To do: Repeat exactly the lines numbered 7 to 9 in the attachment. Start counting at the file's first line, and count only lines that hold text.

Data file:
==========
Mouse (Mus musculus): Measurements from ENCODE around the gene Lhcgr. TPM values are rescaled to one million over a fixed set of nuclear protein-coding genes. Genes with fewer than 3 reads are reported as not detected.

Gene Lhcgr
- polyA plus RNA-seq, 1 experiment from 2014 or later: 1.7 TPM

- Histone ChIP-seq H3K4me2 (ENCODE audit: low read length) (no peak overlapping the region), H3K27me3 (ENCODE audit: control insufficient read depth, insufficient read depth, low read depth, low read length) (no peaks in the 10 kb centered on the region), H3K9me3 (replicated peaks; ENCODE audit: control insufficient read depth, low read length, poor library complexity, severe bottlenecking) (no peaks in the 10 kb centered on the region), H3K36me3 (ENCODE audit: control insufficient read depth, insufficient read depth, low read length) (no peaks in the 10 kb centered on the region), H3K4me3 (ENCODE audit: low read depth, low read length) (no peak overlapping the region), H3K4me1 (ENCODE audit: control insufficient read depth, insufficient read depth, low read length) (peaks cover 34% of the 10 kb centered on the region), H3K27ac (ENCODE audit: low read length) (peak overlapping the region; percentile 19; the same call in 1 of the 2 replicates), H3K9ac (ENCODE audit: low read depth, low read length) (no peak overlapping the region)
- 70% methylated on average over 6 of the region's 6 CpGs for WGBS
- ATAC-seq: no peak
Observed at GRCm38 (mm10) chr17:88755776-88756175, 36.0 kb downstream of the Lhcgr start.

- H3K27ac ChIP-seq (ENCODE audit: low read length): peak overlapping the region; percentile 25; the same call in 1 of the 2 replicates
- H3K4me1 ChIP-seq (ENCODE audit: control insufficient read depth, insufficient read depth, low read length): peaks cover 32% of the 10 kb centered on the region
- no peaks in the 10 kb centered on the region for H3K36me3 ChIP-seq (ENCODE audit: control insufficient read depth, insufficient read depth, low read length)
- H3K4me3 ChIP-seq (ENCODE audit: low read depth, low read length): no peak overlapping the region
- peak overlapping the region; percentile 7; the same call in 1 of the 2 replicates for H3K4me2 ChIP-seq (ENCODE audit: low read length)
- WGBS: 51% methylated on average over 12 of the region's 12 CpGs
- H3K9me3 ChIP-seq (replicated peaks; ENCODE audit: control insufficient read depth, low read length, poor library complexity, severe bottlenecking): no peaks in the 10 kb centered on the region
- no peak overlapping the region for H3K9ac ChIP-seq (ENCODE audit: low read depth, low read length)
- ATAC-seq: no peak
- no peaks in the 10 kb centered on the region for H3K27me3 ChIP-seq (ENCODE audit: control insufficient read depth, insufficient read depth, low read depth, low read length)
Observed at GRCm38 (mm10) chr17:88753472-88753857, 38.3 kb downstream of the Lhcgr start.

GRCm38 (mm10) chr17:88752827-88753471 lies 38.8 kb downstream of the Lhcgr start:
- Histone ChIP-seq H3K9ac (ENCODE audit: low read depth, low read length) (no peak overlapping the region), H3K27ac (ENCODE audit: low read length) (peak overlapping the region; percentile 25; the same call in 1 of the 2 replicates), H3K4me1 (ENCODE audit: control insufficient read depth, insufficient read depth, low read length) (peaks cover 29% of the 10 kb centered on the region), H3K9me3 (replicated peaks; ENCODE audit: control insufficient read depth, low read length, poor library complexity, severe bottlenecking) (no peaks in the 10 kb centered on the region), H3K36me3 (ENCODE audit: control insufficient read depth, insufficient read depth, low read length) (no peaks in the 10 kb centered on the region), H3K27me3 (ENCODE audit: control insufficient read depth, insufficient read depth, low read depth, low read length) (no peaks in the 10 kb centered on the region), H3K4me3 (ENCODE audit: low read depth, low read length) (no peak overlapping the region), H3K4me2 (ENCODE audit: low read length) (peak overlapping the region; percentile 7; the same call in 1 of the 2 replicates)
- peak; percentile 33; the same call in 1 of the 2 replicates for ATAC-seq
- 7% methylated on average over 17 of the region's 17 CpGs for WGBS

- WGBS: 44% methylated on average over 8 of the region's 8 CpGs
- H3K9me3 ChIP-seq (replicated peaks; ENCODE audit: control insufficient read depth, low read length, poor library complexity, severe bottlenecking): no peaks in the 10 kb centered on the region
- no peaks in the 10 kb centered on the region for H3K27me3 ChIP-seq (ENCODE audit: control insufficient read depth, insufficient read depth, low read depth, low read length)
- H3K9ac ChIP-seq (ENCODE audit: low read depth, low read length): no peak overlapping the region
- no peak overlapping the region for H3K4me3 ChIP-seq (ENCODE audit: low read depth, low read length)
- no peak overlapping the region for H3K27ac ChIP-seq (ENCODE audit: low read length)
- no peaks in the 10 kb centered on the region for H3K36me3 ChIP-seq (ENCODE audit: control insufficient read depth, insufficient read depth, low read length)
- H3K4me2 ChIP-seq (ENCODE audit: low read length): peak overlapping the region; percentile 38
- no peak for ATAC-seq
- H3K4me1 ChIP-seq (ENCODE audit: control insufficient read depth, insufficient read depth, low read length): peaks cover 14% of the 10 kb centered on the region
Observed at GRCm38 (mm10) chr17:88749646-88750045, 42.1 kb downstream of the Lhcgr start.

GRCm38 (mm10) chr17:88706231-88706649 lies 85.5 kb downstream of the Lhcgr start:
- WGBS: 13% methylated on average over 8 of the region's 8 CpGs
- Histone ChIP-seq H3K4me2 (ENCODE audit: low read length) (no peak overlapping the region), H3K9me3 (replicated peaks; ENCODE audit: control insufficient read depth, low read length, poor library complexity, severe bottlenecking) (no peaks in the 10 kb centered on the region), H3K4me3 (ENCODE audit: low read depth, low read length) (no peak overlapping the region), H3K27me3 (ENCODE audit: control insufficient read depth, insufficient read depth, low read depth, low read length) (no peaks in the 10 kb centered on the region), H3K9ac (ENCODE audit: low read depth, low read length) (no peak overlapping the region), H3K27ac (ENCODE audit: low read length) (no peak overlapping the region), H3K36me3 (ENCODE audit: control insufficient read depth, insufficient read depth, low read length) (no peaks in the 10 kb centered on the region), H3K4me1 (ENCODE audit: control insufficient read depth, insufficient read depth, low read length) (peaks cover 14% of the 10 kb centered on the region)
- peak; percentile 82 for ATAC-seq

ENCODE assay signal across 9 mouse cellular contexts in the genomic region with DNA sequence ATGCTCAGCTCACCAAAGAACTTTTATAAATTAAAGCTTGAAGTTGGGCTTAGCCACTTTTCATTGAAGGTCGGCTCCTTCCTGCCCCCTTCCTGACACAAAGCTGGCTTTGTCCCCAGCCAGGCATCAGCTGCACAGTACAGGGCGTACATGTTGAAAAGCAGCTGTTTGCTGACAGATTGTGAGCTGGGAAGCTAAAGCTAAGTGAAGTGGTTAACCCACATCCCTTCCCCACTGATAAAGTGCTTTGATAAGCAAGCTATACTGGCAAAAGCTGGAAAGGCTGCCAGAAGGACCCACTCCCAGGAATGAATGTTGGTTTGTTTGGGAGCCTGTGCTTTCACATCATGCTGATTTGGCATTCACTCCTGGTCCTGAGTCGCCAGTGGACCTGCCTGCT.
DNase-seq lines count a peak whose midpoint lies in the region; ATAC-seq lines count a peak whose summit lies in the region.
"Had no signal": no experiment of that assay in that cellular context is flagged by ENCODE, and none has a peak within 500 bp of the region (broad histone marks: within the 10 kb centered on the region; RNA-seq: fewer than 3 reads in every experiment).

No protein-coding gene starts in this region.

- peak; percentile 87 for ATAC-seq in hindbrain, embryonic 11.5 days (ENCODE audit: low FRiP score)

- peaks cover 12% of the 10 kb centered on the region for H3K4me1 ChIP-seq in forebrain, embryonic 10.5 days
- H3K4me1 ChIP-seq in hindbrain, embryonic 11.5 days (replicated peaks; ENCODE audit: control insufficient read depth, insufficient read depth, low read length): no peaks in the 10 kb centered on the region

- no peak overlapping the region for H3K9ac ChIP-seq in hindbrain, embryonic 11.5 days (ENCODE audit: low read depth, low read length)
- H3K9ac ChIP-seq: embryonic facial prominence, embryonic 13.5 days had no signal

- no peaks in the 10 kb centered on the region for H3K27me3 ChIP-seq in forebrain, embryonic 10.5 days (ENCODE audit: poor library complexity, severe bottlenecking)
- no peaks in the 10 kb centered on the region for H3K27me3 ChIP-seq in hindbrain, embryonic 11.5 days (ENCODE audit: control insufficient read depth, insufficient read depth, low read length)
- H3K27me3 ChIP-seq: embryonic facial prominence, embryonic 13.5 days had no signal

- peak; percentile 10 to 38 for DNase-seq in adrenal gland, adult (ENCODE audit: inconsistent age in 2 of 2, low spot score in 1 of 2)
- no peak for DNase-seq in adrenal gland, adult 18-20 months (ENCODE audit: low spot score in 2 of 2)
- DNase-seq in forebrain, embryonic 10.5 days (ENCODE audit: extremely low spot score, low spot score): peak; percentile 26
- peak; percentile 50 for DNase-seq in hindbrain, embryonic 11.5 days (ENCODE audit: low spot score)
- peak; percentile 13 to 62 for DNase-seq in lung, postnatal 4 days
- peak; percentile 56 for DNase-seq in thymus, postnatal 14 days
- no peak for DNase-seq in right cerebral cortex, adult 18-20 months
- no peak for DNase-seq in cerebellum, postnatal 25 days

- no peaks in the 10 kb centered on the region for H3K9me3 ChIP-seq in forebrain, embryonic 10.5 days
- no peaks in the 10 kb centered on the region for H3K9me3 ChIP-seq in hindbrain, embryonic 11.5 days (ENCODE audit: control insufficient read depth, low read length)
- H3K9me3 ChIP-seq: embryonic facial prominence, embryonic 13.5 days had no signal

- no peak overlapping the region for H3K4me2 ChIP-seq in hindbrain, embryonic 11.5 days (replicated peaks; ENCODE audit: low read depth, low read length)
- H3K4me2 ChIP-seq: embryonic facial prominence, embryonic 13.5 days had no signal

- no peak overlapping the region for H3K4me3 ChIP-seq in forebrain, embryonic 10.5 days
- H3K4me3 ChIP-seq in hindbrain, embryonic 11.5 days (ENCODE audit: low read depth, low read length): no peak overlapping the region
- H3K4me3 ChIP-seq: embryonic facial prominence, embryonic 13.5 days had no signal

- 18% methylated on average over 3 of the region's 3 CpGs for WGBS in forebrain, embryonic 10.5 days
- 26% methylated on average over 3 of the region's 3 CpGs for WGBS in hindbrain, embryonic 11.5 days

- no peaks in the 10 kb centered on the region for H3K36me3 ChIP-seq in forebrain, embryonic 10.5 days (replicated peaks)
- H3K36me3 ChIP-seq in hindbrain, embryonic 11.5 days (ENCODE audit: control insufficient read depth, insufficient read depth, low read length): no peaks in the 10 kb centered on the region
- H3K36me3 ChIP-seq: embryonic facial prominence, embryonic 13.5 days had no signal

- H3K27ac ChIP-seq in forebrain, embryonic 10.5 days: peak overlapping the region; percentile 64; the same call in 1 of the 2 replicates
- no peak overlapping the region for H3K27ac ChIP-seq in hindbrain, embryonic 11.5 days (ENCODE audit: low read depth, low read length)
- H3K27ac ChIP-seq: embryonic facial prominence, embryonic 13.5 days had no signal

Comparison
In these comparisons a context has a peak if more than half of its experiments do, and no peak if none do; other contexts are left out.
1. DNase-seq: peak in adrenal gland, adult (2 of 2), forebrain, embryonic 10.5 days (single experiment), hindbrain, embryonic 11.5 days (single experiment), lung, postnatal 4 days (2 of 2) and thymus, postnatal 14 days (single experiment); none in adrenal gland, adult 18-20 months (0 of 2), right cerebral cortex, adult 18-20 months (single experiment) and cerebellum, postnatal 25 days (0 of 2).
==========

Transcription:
Observed at GRCm38 (mm10) chr17:88755776-88756175, 36.0 kb downstream of the Lhcgr start.

- H3K27ac ChIP-seq (ENCODE audit: low read length): peak overlapping the region; percentile 25; the same call in 1 of the 2 replicates
- H3K4me1 ChIP-seq (ENCODE audit: control insufficient read depth, insufficient read depth, low read length): peaks cover 32% of the 10 kb centered on the region